By Andrew Bushe
DUBLIN — Assurances on the security of a quantity of IRA arms and explosives after secret visits to weapons dumps by international inspectors have been warmly welcomed by the taoiseach and the British prime minister.
A series of carefully orchestrated statements on Monday disclosed that former Finnish President Martti Ahtisaari and South Africa’s Cyril Ramaphosa had made their first visit to IRA weapons bunkers.
They were appointed as inspectors following the IRA statement on May 6 that they would initiate a process that would "completely and verifiably" put their weapons beyond use.
In their joint report, the two inspectors said they had visited "a number of dumps." They gave no indication of when this happened, how many dumps were involved, or if they were located north or south of the border.
"The arms dumps held a substantial amount of military material, including explosives and related equipment, as well as weapons and other material," the report said. "We observed that the weapons and explosives were safely and adequately stored. We ensured that the weapons and explosives cannot be used without our detection."
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Taoiseach Bertie Ahern embraced what he described as an "unprecedented" inspection and said the bunkers would now be "sealed".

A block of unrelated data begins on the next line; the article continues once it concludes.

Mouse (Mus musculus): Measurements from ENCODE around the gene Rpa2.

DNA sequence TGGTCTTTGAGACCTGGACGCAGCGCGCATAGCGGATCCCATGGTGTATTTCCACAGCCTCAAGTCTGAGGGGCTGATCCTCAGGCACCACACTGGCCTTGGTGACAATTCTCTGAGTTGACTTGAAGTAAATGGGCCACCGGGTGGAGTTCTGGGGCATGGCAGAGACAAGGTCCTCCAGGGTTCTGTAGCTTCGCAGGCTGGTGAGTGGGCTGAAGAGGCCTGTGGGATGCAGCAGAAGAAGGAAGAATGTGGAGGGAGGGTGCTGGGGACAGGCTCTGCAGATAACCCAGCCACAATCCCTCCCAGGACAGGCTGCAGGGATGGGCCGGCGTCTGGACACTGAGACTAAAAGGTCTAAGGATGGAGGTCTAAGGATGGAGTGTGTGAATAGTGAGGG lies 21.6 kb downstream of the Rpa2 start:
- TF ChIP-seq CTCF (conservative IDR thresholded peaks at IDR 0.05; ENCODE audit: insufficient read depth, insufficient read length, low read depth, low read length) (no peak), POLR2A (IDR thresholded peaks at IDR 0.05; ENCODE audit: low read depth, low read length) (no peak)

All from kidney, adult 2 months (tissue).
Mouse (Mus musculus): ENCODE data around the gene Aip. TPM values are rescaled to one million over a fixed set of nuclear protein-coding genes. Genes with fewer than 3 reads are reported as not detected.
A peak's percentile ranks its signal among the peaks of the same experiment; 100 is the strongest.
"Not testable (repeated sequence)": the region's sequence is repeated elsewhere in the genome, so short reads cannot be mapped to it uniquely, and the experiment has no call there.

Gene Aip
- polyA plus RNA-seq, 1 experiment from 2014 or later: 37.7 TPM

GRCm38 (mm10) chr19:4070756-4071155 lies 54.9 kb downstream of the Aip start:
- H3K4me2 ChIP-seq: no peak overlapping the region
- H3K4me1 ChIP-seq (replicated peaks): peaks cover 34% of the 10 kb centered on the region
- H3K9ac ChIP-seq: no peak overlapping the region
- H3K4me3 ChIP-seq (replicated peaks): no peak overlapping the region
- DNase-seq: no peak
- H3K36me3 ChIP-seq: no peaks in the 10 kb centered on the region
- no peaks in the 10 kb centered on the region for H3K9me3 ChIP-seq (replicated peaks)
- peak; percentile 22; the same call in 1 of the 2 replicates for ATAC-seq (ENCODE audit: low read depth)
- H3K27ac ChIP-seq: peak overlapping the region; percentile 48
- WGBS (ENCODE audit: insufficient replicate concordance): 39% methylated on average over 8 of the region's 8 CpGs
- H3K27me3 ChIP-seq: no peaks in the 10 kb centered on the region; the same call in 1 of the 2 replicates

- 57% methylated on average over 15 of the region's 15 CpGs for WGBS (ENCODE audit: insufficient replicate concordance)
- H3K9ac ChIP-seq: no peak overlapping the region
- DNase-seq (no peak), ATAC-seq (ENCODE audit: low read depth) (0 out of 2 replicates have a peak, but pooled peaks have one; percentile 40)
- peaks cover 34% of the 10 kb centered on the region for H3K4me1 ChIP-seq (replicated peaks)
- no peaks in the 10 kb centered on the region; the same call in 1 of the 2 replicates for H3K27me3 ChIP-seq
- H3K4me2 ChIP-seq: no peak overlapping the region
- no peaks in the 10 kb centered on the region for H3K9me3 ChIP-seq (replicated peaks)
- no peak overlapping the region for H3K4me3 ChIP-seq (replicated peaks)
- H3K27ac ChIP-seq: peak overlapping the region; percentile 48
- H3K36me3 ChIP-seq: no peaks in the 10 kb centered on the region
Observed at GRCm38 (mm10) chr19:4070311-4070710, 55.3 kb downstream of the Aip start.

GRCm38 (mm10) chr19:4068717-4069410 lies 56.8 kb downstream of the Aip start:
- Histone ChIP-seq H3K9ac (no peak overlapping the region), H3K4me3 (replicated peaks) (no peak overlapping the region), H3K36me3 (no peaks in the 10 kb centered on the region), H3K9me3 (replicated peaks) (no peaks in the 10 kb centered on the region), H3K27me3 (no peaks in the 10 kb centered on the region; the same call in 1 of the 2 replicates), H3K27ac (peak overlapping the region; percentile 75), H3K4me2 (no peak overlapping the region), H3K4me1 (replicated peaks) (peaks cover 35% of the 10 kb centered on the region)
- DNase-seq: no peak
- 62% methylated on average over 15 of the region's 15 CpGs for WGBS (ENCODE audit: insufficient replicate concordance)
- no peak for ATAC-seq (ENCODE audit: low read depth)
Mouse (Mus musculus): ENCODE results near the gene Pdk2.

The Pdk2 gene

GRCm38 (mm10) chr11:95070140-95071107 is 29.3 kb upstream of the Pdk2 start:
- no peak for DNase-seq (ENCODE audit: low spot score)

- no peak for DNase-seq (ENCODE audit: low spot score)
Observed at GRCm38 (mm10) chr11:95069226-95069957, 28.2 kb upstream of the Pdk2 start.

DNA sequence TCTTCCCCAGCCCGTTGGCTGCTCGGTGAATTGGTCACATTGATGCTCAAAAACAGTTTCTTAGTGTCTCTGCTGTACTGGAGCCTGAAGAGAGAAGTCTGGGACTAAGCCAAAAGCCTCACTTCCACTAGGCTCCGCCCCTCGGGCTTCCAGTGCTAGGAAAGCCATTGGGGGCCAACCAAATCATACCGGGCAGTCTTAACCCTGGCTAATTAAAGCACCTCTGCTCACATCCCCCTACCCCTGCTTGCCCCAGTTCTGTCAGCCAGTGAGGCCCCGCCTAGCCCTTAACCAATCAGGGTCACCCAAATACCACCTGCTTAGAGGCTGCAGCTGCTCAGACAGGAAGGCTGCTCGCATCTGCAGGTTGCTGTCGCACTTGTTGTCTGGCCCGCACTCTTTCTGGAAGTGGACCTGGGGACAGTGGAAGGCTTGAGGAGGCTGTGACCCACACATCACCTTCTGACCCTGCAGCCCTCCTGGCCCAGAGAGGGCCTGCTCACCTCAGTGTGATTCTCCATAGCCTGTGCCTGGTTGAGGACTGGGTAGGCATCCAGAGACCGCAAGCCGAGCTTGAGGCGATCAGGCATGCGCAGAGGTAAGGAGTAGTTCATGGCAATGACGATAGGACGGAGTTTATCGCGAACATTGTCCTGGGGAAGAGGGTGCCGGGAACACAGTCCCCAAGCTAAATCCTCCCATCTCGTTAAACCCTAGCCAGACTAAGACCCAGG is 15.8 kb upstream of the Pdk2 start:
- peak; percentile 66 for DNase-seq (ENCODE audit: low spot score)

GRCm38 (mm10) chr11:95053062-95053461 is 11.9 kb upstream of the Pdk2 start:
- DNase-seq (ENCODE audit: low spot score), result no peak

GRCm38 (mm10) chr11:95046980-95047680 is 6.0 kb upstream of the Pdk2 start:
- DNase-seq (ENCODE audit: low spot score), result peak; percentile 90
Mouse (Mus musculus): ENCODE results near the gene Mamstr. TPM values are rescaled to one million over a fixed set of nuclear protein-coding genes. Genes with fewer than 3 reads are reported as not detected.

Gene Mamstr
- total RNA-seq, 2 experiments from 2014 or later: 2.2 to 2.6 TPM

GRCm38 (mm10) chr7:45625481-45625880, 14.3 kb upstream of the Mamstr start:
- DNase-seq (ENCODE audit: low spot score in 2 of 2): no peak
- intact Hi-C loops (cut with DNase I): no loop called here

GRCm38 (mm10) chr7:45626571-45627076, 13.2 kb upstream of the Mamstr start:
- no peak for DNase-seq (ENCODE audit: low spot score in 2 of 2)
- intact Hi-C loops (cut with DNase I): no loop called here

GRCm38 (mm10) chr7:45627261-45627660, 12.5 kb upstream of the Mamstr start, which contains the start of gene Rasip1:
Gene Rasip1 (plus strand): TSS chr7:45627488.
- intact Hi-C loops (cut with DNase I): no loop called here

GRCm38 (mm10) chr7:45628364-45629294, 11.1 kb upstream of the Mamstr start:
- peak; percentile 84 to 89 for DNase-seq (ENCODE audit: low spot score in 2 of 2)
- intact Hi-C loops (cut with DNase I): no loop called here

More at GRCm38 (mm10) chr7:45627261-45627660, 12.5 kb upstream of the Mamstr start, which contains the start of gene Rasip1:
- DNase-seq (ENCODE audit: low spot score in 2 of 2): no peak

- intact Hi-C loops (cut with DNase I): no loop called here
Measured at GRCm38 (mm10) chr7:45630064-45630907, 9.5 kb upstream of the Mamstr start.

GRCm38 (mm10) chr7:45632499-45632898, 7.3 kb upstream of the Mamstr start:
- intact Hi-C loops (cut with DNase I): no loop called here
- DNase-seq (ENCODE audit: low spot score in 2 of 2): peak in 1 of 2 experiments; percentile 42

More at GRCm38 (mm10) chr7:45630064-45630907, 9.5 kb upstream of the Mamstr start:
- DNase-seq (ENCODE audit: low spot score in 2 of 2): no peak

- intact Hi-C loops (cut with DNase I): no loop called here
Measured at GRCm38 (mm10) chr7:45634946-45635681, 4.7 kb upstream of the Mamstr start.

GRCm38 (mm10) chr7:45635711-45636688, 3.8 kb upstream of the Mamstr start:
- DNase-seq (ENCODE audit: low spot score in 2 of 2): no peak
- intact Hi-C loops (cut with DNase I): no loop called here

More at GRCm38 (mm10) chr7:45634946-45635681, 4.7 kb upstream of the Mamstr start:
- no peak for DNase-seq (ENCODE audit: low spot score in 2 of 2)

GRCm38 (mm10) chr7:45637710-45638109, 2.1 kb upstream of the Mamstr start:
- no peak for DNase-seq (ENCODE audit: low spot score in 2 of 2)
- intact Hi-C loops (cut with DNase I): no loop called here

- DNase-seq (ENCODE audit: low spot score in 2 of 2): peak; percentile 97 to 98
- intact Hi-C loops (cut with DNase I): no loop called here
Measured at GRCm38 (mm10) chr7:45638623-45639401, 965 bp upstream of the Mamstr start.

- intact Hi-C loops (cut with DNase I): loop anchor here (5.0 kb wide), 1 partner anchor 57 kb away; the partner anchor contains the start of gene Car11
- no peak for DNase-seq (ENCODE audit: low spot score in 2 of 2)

"The inspection has provided confirmation that the weapons and explosives are safely and adequately stored," he said in a statement.
He said the inspections confirmed that the armaments cannot be used without the knowledge of the inspectors, who will reinspect the arms dumps on a regular basis to ensure the weapons have remained secure.
Ahern also welcomed indications that the IRA interlocutor is resuming contact with the IICD. The IRA broke off contact when the fledgling Northern Ireland institutions were suspended by Northern Ireland Secretary Peter Mandelson earlier this year.
"These developments, which follow from the undertakings given by the IRA last month, represent an extremely significant, and indeed unprecedented, movement forward in the consolidation of peace and political accommodation," Ahern said. "Taken together, they amount to a major contribution to confirming our confidence that the weapons issue will be fully resolved."
Prime Minister Tony Blair described the inspections as yet another step along the road to a lasting peace.
"As a result of the peace process, Northern Ireland has never had a better prospect than it has today," he said.
Sinn Fein leader Gerry Adams said the initiative was "both courageous and imaginative."
Fine Gael leader John Bruton praised the IRA for keeping its word. "I regret that the loyalist paramilitaries, who are also very well armed, have not offered to have their arms inspected," he said.